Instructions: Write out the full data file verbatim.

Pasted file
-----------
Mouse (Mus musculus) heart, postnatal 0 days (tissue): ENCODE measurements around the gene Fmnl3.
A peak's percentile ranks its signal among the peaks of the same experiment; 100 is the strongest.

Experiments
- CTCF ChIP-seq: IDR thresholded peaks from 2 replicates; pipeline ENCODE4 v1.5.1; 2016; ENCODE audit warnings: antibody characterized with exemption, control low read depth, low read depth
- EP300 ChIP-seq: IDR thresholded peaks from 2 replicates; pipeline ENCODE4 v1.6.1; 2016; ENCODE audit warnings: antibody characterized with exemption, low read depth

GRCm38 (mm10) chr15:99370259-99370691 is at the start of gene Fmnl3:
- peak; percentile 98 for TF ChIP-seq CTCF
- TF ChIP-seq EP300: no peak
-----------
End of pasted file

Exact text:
Mouse (Mus musculus) heart, postnatal 0 days (tissue): ENCODE measurements around the gene Fmnl3.
A peak's percentile ranks its signal among the peaks of the same experiment; 100 is the strongest.

Experiments
- CTCF ChIP-seq: IDR thresholded peaks from 2 replicates; pipeline ENCODE4 v1.5.1; 2016; ENCODE audit warnings: antibody characterized with exemption, control low read depth, low read depth
- EP300 ChIP-seq: IDR thresholded peaks from 2 replicates; pipeline ENCODE4 v1.6.1; 2016; ENCODE audit warnings: antibody characterized with exemption, low read depth

GRCm38 (mm10) chr15:99370259-99370691 is at the start of gene Fmnl3:
- peak; percentile 98 for TF ChIP-seq CTCF
- TF ChIP-seq EP300: no peak